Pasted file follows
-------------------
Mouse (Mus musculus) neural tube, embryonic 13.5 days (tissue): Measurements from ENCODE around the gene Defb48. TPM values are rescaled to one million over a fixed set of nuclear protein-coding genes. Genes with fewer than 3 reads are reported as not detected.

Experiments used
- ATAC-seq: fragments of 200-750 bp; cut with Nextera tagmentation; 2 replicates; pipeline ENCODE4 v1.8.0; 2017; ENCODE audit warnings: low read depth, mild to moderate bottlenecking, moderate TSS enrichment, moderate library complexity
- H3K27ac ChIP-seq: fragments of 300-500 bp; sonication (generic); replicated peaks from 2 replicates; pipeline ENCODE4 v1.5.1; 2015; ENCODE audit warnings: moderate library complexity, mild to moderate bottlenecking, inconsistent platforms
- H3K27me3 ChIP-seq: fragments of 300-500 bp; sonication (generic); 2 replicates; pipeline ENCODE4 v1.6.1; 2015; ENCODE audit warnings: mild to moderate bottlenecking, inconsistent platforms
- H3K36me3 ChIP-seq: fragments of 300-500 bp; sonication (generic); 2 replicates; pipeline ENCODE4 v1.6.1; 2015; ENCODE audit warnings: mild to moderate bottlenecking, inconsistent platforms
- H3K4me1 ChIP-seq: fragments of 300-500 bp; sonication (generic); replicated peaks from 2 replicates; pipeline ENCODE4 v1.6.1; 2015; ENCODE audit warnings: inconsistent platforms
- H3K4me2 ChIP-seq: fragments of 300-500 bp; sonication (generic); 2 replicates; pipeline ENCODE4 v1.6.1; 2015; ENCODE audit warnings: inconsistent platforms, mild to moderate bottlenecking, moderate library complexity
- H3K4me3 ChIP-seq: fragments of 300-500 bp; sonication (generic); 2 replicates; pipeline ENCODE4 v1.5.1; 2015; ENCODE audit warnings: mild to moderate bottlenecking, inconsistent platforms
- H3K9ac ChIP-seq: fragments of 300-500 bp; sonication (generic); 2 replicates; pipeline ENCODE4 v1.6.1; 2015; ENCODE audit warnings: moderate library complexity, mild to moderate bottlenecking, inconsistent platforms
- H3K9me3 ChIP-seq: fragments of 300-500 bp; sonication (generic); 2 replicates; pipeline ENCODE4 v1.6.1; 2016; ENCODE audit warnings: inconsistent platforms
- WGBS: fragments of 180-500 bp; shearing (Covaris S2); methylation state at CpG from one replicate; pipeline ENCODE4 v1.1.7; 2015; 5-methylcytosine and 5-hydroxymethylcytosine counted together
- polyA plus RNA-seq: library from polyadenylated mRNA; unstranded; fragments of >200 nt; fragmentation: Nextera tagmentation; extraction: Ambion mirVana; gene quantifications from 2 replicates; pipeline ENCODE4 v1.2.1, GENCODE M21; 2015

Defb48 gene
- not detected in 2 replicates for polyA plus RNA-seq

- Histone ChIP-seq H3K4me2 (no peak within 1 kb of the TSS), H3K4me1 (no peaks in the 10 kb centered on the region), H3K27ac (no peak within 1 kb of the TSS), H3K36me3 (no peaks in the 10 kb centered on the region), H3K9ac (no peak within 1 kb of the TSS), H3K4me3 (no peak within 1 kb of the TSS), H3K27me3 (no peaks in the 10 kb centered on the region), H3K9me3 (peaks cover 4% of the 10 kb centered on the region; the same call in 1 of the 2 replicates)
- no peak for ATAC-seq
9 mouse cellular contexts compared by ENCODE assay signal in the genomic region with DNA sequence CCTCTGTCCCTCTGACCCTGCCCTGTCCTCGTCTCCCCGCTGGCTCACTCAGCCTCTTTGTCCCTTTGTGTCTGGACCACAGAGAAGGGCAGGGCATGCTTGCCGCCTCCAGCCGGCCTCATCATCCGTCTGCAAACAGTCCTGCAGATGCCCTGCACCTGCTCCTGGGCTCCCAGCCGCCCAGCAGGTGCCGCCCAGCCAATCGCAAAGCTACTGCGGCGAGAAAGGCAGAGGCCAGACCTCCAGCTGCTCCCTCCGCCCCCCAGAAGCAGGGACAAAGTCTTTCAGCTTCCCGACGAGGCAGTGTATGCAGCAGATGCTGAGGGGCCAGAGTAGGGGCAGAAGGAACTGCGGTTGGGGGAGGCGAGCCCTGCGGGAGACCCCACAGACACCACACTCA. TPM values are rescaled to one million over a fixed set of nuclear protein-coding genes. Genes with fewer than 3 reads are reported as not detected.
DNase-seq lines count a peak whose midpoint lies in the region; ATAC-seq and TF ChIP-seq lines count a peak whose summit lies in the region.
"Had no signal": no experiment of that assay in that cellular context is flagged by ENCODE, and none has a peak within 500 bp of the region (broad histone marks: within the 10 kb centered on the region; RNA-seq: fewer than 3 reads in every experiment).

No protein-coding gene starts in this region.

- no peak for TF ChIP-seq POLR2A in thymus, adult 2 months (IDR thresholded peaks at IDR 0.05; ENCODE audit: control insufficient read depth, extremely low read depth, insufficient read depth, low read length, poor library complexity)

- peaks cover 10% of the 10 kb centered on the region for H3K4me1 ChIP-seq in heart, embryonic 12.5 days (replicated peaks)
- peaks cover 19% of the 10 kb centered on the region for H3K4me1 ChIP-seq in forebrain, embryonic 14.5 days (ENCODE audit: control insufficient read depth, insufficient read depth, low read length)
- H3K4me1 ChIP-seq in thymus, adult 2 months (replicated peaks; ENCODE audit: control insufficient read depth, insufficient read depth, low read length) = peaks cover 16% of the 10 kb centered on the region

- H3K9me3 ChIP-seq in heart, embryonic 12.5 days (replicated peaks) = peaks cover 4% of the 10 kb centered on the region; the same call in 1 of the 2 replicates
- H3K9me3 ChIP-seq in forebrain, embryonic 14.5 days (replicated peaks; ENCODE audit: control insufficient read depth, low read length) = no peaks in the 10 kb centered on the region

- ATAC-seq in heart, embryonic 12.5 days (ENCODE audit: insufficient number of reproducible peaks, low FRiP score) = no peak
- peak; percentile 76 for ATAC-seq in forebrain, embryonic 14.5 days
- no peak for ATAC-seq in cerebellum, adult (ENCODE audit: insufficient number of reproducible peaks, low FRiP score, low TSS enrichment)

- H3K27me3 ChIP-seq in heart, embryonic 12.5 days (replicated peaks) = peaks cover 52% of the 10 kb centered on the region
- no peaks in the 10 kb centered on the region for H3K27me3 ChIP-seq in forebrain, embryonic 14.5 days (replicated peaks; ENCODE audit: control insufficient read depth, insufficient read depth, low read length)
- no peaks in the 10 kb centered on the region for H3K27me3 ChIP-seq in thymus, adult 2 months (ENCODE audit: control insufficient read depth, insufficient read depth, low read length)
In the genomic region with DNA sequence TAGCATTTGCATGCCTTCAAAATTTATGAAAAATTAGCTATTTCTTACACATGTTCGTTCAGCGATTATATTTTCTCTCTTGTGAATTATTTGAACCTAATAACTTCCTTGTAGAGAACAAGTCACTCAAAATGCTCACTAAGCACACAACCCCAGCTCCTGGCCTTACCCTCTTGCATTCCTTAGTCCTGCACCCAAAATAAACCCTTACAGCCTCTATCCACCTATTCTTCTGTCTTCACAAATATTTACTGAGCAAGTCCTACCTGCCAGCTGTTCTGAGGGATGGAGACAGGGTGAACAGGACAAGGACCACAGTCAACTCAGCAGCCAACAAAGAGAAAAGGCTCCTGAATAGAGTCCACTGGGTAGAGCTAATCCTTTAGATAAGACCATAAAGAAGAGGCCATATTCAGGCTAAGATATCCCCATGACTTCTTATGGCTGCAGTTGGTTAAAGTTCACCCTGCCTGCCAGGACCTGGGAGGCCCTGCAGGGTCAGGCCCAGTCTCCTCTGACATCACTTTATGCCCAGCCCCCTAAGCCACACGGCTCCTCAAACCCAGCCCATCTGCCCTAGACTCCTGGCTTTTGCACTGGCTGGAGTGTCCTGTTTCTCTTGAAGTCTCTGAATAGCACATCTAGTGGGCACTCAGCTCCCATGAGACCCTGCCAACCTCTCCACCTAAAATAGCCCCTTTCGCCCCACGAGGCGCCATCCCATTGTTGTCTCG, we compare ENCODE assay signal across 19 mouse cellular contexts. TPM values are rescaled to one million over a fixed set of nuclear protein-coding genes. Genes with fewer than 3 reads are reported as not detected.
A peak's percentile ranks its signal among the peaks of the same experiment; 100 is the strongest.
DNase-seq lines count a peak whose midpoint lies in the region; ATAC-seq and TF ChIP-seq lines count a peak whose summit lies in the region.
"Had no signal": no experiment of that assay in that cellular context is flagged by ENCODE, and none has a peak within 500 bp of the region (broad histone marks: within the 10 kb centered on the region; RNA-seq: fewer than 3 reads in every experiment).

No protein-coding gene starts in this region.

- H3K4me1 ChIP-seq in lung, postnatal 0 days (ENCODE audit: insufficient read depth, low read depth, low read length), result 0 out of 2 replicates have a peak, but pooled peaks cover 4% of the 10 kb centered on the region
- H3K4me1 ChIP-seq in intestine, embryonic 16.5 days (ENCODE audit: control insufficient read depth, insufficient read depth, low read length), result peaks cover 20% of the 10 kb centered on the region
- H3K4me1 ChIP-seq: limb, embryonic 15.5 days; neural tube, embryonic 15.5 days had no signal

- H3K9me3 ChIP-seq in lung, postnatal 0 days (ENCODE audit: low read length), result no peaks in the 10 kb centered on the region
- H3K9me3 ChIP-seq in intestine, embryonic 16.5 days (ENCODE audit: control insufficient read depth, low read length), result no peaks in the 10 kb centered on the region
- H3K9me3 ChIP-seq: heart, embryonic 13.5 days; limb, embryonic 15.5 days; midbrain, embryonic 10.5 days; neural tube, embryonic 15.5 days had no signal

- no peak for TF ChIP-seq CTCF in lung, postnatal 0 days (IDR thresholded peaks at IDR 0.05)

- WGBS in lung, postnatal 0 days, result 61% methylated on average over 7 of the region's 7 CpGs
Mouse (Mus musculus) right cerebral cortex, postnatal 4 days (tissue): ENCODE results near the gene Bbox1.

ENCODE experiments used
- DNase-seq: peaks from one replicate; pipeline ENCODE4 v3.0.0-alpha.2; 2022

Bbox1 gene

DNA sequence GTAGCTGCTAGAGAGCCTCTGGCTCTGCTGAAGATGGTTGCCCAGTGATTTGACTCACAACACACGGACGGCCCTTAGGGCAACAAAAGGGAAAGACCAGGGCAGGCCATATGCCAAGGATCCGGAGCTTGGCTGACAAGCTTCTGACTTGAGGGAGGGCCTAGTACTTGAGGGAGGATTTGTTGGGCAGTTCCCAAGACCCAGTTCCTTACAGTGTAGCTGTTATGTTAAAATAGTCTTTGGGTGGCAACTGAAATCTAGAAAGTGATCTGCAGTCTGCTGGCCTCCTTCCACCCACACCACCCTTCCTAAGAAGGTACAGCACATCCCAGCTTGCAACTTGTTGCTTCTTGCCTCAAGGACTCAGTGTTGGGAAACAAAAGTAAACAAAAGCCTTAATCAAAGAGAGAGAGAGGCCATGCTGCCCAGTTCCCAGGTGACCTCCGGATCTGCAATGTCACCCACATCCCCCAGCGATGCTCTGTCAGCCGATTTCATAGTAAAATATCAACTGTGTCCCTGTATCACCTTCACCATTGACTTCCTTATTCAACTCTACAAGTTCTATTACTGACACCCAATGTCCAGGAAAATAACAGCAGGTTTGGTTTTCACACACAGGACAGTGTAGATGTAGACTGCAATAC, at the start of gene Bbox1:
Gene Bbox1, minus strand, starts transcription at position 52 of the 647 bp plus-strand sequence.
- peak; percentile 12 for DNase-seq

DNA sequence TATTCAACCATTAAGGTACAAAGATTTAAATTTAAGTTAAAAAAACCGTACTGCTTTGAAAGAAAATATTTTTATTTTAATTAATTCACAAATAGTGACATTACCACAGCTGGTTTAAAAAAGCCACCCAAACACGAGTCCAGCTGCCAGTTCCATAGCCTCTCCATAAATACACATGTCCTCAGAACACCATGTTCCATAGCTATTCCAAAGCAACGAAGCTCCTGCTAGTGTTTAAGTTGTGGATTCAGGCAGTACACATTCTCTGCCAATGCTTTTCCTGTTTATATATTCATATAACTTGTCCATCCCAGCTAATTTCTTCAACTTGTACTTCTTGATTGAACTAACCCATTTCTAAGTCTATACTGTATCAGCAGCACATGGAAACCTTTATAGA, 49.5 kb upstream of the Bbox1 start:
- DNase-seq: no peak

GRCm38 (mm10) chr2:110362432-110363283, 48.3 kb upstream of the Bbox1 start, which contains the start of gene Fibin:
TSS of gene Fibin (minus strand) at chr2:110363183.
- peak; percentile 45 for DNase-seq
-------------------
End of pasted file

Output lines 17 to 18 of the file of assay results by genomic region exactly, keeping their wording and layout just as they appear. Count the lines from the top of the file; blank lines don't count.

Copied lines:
- no peak for ATAC-seq
9 mouse cellular contexts compared by ENCODE assay signal in the genomic region with DNA sequence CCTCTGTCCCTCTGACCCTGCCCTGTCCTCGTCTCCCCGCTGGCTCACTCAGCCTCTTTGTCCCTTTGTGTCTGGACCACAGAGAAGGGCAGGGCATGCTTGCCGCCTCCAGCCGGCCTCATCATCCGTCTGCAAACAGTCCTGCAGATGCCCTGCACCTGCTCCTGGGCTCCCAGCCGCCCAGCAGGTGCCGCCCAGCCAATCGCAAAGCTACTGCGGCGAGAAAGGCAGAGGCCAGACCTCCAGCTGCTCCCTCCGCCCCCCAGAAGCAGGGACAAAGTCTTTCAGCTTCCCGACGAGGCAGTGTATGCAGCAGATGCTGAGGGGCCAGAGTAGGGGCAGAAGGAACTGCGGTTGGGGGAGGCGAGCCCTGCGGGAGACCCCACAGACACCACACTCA. TPM values are rescaled to one million over a fixed set of nuclear protein-coding genes. Genes with fewer than 3 reads are reported as not detected.